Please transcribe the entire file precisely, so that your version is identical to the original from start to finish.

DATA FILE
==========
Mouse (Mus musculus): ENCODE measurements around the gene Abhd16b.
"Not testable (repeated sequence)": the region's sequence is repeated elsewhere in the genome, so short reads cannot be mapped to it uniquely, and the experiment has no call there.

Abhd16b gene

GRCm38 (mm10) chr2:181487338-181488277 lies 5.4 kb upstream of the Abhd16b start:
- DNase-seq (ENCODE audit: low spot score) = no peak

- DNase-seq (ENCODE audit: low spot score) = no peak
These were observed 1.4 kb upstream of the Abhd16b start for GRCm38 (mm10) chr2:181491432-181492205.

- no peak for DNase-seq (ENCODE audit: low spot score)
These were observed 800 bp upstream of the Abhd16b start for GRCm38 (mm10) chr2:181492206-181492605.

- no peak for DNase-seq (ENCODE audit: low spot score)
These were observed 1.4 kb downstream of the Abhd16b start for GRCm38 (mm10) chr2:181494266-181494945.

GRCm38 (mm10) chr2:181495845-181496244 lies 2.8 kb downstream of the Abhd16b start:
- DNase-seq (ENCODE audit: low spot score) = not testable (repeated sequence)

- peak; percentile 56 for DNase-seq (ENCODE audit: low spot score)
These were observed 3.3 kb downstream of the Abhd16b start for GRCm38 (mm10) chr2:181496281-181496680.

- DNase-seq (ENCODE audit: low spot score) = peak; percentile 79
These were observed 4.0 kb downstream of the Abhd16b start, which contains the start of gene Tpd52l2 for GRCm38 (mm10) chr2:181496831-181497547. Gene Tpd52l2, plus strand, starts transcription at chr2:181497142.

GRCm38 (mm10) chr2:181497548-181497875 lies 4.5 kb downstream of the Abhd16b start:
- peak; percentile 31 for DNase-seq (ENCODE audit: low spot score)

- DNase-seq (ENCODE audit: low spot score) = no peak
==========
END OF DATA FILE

Mouse (Mus musculus): ENCODE measurements around the gene Abhd16b.
"Not testable (repeated sequence)": the region's sequence is repeated elsewhere in the genome, so short reads cannot be mapped to it uniquely, and the experiment has no call there.

Abhd16b gene

GRCm38 (mm10) chr2:181487338-181488277 lies 5.4 kb upstream of the Abhd16b start:
- DNase-seq (ENCODE audit: low spot score) = no peak

- DNase-seq (ENCODE audit: low spot score) = no peak
These were observed 1.4 kb upstream of the Abhd16b start for GRCm38 (mm10) chr2:181491432-181492205.

- no peak for DNase-seq (ENCODE audit: low spot score)
These were observed 800 bp upstream of the Abhd16b start for GRCm38 (mm10) chr2:181492206-181492605.

- no peak for DNase-seq (ENCODE audit: low spot score)
These were observed 1.4 kb downstream of the Abhd16b start for GRCm38 (mm10) chr2:181494266-181494945.

GRCm38 (mm10) chr2:181495845-181496244 lies 2.8 kb downstream of the Abhd16b start:
- DNase-seq (ENCODE audit: low spot score) = not testable (repeated sequence)

- peak; percentile 56 for DNase-seq (ENCODE audit: low spot score)
These were observed 3.3 kb downstream of the Abhd16b start for GRCm38 (mm10) chr2:181496281-181496680.

- DNase-seq (ENCODE audit: low spot score) = peak; percentile 79
These were observed 4.0 kb downstream of the Abhd16b start, which contains the start of gene Tpd52l2 for GRCm38 (mm10) chr2:181496831-181497547. Gene Tpd52l2, plus strand, starts transcription at chr2:181497142.

GRCm38 (mm10) chr2:181497548-181497875 lies 4.5 kb downstream of the Abhd16b start:
- peak; percentile 31 for DNase-seq (ENCODE audit: low spot score)

- DNase-seq (ENCODE audit: low spot score) = no peak